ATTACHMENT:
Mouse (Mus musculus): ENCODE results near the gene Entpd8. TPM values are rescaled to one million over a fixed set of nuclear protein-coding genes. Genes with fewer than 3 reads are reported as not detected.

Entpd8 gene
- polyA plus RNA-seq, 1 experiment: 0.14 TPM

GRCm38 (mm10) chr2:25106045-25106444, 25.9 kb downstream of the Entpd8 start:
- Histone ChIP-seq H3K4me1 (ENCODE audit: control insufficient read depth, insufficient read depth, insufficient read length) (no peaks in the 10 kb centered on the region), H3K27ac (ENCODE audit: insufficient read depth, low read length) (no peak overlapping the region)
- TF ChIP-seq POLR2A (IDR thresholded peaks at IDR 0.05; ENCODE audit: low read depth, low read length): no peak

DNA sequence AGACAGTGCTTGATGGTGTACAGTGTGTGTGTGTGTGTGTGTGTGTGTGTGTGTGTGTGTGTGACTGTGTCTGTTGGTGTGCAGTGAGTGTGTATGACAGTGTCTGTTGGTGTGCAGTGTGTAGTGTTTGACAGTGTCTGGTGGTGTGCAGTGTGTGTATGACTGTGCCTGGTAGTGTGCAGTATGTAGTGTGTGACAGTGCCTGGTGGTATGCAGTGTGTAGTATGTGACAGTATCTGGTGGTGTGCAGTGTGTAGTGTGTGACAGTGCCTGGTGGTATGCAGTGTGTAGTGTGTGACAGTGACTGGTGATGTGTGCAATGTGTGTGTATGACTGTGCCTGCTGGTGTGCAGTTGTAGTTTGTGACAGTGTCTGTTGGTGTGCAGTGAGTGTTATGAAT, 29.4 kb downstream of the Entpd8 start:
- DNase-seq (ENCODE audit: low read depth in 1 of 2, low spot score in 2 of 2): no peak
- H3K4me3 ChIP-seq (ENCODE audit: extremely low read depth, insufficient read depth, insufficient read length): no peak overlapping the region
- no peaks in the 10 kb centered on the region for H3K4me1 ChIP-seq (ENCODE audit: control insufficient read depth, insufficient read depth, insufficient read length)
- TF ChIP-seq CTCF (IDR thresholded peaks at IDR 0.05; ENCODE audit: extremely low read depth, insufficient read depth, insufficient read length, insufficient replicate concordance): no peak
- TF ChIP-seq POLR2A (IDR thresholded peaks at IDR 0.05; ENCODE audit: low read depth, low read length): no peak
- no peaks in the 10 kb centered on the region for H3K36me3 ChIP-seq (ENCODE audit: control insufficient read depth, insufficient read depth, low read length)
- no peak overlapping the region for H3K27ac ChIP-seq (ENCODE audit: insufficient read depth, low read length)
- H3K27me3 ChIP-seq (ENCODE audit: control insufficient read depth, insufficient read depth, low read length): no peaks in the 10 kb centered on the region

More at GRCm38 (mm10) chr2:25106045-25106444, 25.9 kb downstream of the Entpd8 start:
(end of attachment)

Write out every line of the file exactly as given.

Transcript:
Mouse (Mus musculus): ENCODE results near the gene Entpd8. TPM values are rescaled to one million over a fixed set of nuclear protein-coding genes. Genes with fewer than 3 reads are reported as not detected.

Entpd8 gene
- polyA plus RNA-seq, 1 experiment: 0.14 TPM

GRCm38 (mm10) chr2:25106045-25106444, 25.9 kb downstream of the Entpd8 start:
- Histone ChIP-seq H3K4me1 (ENCODE audit: control insufficient read depth, insufficient read depth, insufficient read length) (no peaks in the 10 kb centered on the region), H3K27ac (ENCODE audit: insufficient read depth, low read length) (no peak overlapping the region)
- TF ChIP-seq POLR2A (IDR thresholded peaks at IDR 0.05; ENCODE audit: low read depth, low read length): no peak

DNA sequence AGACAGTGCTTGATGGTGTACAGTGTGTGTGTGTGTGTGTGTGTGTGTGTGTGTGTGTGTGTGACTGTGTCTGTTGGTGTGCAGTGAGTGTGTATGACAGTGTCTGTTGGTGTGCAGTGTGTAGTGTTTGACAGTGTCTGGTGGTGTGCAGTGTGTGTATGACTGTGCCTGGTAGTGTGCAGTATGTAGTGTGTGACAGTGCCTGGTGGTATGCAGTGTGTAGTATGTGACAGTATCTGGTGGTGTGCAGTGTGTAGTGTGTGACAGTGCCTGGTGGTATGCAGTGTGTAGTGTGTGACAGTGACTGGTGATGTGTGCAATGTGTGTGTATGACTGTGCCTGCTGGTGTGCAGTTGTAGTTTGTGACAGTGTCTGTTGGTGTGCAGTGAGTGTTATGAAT, 29.4 kb downstream of the Entpd8 start:
- DNase-seq (ENCODE audit: low read depth in 1 of 2, low spot score in 2 of 2): no peak
- H3K4me3 ChIP-seq (ENCODE audit: extremely low read depth, insufficient read depth, insufficient read length): no peak overlapping the region
- no peaks in the 10 kb centered on the region for H3K4me1 ChIP-seq (ENCODE audit: control insufficient read depth, insufficient read depth, insufficient read length)
- TF ChIP-seq CTCF (IDR thresholded peaks at IDR 0.05; ENCODE audit: extremely low read depth, insufficient read depth, insufficient read length, insufficient replicate concordance): no peak
- TF ChIP-seq POLR2A (IDR thresholded peaks at IDR 0.05; ENCODE audit: low read depth, low read length): no peak
- no peaks in the 10 kb centered on the region for H3K36me3 ChIP-seq (ENCODE audit: control insufficient read depth, insufficient read depth, low read length)
- no peak overlapping the region for H3K27ac ChIP-seq (ENCODE audit: insufficient read depth, low read length)
- H3K27me3 ChIP-seq (ENCODE audit: control insufficient read depth, insufficient read depth, low read length): no peaks in the 10 kb centered on the region

More at GRCm38 (mm10) chr2:25106045-25106444, 25.9 kb downstream of the Entpd8 start: